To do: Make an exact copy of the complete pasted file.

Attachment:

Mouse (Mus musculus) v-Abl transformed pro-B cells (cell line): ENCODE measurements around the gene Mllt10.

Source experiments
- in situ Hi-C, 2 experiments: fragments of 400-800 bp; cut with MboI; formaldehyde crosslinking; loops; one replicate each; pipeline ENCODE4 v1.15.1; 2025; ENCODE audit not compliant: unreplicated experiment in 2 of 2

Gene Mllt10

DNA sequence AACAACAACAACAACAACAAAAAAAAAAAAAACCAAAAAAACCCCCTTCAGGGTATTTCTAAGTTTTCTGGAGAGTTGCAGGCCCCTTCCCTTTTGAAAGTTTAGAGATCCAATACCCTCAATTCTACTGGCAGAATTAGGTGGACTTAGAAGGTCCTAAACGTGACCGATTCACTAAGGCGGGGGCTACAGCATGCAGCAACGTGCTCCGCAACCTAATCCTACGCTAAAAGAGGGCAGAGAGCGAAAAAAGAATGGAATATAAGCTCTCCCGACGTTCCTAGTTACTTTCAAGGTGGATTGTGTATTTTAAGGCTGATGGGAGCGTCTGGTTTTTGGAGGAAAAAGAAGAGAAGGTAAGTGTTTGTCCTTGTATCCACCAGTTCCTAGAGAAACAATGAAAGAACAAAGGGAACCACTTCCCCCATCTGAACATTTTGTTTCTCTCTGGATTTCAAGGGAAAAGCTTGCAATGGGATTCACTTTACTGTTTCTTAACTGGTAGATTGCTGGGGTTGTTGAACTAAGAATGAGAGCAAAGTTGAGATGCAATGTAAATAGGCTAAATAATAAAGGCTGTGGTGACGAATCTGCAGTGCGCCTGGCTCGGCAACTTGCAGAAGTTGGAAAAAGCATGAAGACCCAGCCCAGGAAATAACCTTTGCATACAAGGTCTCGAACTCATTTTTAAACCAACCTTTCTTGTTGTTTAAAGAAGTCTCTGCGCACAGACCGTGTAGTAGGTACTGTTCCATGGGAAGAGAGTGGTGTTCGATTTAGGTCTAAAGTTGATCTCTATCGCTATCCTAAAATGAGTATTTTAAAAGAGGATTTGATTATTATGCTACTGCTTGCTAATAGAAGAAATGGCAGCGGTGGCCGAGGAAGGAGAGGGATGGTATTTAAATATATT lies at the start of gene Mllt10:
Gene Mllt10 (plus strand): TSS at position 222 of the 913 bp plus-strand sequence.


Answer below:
Mouse (Mus musculus) v-Abl transformed pro-B cells (cell line): ENCODE measurements around the gene Mllt10.

Source experiments
- in situ Hi-C, 2 experiments: fragments of 400-800 bp; cut with MboI; formaldehyde crosslinking; loops; one replicate each; pipeline ENCODE4 v1.15.1; 2025; ENCODE audit not compliant: unreplicated experiment in 2 of 2

Gene Mllt10

DNA sequence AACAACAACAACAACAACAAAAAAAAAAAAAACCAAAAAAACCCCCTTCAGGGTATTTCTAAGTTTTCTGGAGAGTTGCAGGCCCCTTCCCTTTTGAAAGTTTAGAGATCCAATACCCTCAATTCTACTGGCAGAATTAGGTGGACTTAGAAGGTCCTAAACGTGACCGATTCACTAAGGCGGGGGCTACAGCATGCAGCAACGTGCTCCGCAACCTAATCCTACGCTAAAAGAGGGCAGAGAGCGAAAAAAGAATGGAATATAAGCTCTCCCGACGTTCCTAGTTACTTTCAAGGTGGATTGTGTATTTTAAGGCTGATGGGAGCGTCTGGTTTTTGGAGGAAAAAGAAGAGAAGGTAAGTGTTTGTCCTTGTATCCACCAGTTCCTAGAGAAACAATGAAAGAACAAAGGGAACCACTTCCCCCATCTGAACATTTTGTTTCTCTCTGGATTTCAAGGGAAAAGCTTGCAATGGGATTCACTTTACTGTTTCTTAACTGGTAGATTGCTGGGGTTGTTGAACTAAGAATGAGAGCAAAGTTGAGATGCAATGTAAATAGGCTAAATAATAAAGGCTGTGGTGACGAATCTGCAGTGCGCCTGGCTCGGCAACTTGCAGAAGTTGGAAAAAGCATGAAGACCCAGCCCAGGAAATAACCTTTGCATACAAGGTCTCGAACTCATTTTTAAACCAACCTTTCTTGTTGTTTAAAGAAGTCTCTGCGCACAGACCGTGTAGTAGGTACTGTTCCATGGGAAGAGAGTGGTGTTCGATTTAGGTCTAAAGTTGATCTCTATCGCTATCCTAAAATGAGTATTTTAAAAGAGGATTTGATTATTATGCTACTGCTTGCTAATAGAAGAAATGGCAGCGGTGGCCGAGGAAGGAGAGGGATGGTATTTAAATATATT lies at the start of gene Mllt10:
Gene Mllt10 (plus strand): TSS at position 222 of the 913 bp plus-strand sequence.